Accès à des indicateurs nouveaux, consommation, CO2, pour tous les modes de transport, réalisation d’outils métier à partir de ces données, élaboration de coûts totaux de possession basés sur des usages réels … Cela intéresse du monde, Al Gore, Richard Branson notamment … mais également vous et moi.
Ce "premier niveau" d'assistant de mobilité complète les différentes actions dans le domaine (voir ici, ici, là).
GreenRoad — a driving system that can improve fuel efficiency and reduce crashes. This morning GreenRoad announced that it has raised another $10 million from the Generation IM Climate Solutions Fund, which was created by investor David Blood and former U.S. Vice President Al Gore. The so-called Blood and Gore duo join a long list of investors including Richard Branson’s Virgin Green Fund, and the VCs at Benchmark Capital.
GreenRoad’s system uses sensors, an accelerometor, GPS and customized algorithms to calculate the relative risk of different driving maneuvers, then communicates that to the driver by illuminating either a red, yellow or green light. Installed mainly on commercial fleet vehicles (80 fleets so far), the device can have its algorithm customized according to a customer’s priorities, and it communicates information via cellular networks to GreenRoad’s data center.
“The brains are in the vehicle,” GreenRoad marketing chief Eric Weiss told us earlier this month, so even in areas without cellular coverage, drivers “always get real-time feedback.” Earlier this month Earth2Tech’s Josie explained the service as “think of it as a friendly backseat driver with a remarkable mind for calculating risk and a keen ability to cut your fuel use and emissions.”
The crucial part of GreenRoad’s tool is the real-time service. It’s only through constant reminding that the driver will change his/her behavior. Without that piece the service would just be a more high-tech driving lesson. The Prius’s dashboard has been one of the pioneers of showing how drivers will utilize real-time information to affect their driving decisions.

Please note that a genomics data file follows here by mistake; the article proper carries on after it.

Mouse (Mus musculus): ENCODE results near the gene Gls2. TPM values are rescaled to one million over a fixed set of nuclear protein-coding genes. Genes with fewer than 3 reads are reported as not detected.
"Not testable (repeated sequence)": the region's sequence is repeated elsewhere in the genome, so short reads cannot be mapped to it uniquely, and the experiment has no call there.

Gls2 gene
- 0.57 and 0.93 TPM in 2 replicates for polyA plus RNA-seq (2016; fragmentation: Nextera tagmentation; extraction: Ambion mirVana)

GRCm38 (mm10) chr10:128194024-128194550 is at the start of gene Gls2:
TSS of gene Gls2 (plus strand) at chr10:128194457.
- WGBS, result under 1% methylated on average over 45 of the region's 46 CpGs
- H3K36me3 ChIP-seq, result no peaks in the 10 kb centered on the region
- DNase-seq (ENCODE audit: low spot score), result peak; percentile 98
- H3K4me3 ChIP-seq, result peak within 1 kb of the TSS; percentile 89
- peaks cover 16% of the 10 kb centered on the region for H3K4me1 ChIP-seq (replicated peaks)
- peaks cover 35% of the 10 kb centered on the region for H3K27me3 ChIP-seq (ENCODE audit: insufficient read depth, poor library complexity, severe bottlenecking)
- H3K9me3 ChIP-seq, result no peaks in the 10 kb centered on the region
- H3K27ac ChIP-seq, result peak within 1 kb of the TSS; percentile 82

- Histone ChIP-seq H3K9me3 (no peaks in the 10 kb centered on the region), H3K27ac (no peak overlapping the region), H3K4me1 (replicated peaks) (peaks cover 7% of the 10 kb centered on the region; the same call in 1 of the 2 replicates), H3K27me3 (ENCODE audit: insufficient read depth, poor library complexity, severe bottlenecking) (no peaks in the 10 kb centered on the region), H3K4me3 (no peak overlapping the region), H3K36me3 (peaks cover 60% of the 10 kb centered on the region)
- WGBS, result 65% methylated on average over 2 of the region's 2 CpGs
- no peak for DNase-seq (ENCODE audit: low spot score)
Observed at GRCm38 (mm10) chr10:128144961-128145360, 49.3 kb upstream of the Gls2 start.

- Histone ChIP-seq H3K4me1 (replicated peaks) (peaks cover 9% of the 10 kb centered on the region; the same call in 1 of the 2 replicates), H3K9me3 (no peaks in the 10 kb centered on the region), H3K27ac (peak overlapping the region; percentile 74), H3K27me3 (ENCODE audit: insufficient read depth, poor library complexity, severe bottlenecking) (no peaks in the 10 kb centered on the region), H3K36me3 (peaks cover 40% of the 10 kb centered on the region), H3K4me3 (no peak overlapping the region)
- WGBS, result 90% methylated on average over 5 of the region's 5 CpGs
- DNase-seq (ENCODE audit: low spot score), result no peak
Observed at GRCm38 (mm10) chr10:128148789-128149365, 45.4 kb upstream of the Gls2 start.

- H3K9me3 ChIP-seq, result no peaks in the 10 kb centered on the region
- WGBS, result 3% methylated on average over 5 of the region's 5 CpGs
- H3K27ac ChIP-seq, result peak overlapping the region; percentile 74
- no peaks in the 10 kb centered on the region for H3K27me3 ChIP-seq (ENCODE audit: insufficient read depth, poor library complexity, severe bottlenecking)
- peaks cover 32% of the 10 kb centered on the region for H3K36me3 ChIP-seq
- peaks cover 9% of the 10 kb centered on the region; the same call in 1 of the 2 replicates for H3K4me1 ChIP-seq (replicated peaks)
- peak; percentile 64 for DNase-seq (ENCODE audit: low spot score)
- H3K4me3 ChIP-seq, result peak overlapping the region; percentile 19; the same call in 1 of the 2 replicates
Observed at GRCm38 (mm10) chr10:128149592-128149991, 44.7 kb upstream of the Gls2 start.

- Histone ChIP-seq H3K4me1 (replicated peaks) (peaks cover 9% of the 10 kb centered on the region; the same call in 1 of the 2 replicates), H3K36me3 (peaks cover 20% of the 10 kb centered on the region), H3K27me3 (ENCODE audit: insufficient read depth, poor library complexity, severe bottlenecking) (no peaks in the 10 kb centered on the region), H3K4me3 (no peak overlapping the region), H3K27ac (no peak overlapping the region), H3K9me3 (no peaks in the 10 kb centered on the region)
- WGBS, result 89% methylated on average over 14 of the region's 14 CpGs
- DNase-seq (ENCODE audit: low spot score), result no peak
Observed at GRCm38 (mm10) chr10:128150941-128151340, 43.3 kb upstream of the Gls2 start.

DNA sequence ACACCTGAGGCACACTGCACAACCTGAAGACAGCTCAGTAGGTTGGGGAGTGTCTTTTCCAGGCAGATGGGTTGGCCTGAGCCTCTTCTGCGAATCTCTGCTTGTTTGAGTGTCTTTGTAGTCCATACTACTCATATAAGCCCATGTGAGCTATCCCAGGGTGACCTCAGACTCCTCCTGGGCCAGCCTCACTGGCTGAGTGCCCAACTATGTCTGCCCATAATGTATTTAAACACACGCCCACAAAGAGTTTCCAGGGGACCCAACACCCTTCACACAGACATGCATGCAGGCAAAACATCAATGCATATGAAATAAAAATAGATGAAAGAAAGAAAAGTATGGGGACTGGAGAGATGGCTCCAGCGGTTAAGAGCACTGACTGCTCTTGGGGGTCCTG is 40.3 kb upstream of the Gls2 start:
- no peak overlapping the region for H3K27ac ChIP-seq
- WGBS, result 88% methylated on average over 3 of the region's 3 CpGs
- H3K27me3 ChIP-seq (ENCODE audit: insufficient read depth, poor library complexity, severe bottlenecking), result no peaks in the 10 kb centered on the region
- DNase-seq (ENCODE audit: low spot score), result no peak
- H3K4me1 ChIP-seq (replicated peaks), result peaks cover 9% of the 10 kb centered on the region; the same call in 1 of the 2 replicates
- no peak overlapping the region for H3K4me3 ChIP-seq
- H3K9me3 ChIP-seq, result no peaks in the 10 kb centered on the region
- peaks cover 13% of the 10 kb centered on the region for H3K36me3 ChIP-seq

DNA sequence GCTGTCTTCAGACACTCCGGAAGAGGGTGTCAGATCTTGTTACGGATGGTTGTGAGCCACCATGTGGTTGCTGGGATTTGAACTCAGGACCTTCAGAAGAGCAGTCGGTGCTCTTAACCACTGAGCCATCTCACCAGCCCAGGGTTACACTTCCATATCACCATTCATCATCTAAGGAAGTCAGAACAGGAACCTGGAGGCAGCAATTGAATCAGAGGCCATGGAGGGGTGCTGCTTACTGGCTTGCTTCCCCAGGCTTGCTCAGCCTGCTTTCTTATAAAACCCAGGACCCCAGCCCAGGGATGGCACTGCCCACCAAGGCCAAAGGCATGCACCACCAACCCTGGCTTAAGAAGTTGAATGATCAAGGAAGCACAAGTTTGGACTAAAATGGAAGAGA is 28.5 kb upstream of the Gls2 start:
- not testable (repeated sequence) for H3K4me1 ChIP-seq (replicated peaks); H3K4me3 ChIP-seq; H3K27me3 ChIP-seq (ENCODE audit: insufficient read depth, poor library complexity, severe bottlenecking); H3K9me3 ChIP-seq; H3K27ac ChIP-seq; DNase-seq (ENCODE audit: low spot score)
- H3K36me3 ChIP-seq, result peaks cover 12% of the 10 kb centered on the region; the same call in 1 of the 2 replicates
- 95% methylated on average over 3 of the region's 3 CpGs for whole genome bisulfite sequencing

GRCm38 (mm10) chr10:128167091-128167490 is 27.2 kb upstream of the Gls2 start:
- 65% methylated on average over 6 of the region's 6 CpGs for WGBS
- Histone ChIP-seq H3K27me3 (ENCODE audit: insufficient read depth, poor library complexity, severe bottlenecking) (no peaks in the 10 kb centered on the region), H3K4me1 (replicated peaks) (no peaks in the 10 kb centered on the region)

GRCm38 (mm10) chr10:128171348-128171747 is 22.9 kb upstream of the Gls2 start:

Companies that are building tools for the power grid, like home energy management dashboards, are also starting to embrace real-time data. The California Public Utilities Commission has said that it wants the the big investor-owned utilities to provide customers and approved third parties with “near real time” data from smart meters. Check out this piece I wrote last year about how important real-time data is for changing home energy consumption and also for delivering innovation.
GreenRoad isn’t the only one looking to provide real-time driving feedback to make transportation more efficient. A lot of the big car companies are starting to investigate this space. Ford has developed an instrument cluster that provides basic information. Honda developed a video game-like system called “Eco Assist” for its new Insight that’s meant to not only provide fuel-efficiency feedback, but also “actually help drivers to learn a better way of driving through instruments and electronic indications,” as chief engineer Yasunari Seki told us last year. And last year Volvo unveiled a prototype of its CO2 “pedometer” software, which lets mobile-phone users track their daily travels and carbon footprint. (For more about some of these services check out GigaOM Pro, subscription required.)
GreenRoad launched commercially in 2007, but was founded 7 years ago. The company has now raised close to $50 million.